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“Color is a state of mind”, Print magazine (1969)

Contributed by Florian Hardwig on Jun 19th, 2020. Artwork published in
July 1969
“Color is a state of mind”, Print magazine (1969)
Source: License: All Rights Reserved.

Contribution by Dorothy E. Hayes to “Black and White: A Portfolio of 40 Statements on a Single Theme”, a special issue of Print magazine, July/August 1969:

The “problem” posed to all the artists who participated was this: Make a statement on the theme “Black and White,” interpreting it in any way you choose. Your statement can be literal or symbolic, abstract or representational. Use whatever graphic techniques you wish. Your only restriction is that you must work in black and white—no color.

We naturally expected that most of the statements would deal directly and urgently with the racial question—and the majority of them do. It is interesting, however, that even those pieces which do not relate specifically to this issue seem to comment on it. Partly this is due to the context they are in; but partly also to the fact that even the “purest,” least socially conscious design statement, if its theme is “Black and White,” must deal with relationships between opposing elements, must deal with polarization—hence must deal, however unwittingly, with the precise question of black man vs. white man, U.S.A., circa 1969.

The typeface that Hayes used is Impacta, a counterless all-caps face drawn by Dave Davison and added to Photo-Lettering’s library just shortly before. Everybodywiki has a bio of Hayes:

Dorothy Hayes (December 1, 1935 – July 31, 2015) was an American graphic designer and educator from Mobile, Alabama, and the owner of Dorothy’s Door, a commercial design agency in New York. She attended Alabama State College and then moved to New York in 1958 to continue her education at Pratt Institute, New York Institute of Advertising, and Cooper Union School of Art, where she received a design degree in 1967. On Hayes’ early employment in the design field, she said, “I was employed by a well-known broadcasting company and led to believe that I would hold a design position, yet I was never allowed to do anything but non-creative work. I was frankly told that my employment was simply a form of tokenism.” In an effort to support and advocate for other black designers like herself, Hayes teamed with book designer Joyce Hopkins in 1970 to curate 49 black designers into an exhibition entitled Black Artist in Graphic Communication at the Rhode Island School of Design’s Woods-Gerry Mansion.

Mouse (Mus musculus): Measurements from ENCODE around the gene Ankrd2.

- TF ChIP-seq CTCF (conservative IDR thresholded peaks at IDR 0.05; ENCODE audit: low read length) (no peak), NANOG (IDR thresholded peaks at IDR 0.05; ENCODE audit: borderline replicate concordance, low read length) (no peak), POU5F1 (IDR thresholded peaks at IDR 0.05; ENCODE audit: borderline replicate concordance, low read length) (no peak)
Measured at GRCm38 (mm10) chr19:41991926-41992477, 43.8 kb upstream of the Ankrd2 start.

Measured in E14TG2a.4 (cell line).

This bio submission was declined by Wikipedia as it’s “about a person not yet shown to meet notability guidelines.” SMH. You can learn more about Hayes on 28 Days of Black Designers.

4 Comments on ““Color is a state of mind”, Print magazine (1969)”

  1. I ripped this design off for several posters when I was in college!

  2. We’ll get that Wikipedia denial corrected. Next week, Letterform Archive and Print are republishing the 1968 article in which she is mentioned as one of five Black designers worthy of discussing “The Black Experience in Graphic Design”.

  3. Here’s that article. I’ll work on her Wikipedia entry soon.

  4. I wonder whether Paul B. Ricchiuti had seen this piece, cf. his cover design for Faith to the People by the Heritage Singers from 1973:

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